A HSE-owned residential centre with a capacity to accommodate 120 older people in Co Clare has been ordered to notify HIQA if it takes in more than 100 residents.
The watchdog said it was concerned about the temporary nature of some improvements to St Joseph's Hospital in Ennis that were implemented last year.
The improvements were made while the HSE was challenging in the courts HIQA's proposals to restrict further admissions in the interests of residents' privacy, dignity and quality of life.
St Joseph's aims to provides round-the-clock nursing care for long-term residents, as well as addressing short-term, respite, rehabilitation, palliative, and dementia care needs.
In August 2016, a HIQA inspection found that some residents were spending large parts of the day in bed and eating meals at their bedsides.
In today's overview report of three inspections conducted last year, the watchdog recalled that between 2012 and 2016, St Joseph's had consistently failed to comply with regulations resulting in residents being deprived of their rights to privacy and dignity and the opportunity to live active lives, free of institutional practices and regimes.
HIQA criticised the HSE for failing to proactively address the issues identified and to put a coherent and sustainable plan in place to improve residents' quality of life.
In January 2017, HIQA proposed to halt any further admissions until the HSE demonstrated that it was meeting the relevant rights of residents.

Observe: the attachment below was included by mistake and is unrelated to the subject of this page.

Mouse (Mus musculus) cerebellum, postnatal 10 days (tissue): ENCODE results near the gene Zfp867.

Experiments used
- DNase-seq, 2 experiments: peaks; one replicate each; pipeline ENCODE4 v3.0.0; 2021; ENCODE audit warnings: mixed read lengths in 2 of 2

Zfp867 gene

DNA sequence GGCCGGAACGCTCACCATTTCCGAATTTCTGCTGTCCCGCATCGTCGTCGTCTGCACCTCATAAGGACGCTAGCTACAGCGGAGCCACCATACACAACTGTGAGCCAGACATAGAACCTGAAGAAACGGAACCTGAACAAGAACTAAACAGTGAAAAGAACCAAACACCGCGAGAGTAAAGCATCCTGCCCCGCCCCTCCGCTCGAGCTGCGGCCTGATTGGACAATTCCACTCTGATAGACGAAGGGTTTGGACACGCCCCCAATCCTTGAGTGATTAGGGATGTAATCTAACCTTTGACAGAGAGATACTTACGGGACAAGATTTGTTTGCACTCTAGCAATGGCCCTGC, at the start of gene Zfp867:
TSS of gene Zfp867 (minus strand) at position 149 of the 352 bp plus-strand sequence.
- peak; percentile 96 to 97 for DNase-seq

The HSE appealed the proposed restriction to Ennis District Court.
The case was adjourned for six months and today HIQA has published an overview of inspections conducted around that period, ending last November.
The watchdog found that by then the centre's culture had improved incrementally, most significantly as a direct result of the reduction in the number of residents accommodated on the Hazel and Alder units.
It also found that the centre had moved from a medical model grounded in institutional practices towards a social model of care.
The number and variety of social activities available had significantly increased, resulting in a rise in the number of residents who were participating in activities to enhance their quality of life.
Significant structural improvements were made in the Ash Unit, which were also impacting positively on their quality of life and more communal and dining space had been added throughout the centre.
HIQA has now ordered the HSE to notify its chief inspector within 72 hours if, at any time, the number of residents exceeds 100, or falls below 100.
It said it added this condition to the centre's registration because it was still concerned that the improved regulatory compliance may not be sustained in the event of occupancy levels increasing above 100.
A further condition is that "at all times and if the number of residents in the designated centre exceeds 100 residents", the HSE "shall ensure that such excess does not worsen regulatory compliance or compliance with all other conditions of registration and does not impact upon the lived experience and quality of life of the residents".
HIQA's report states this condition was attached because last November's inspection identified that a number of the improvements were temporary in nature, particularly regarding the availability of living space and dining space, and associated privacy and dignity issues.
"In the event of the occupancy of the centre increasing, the Chief Inspector needs to be assured that measures are in place to protect the privacy and dignity of resident's, ensure adequate living, dining and storage space for residents and an optimum working environment for staff," the watchdog ordered.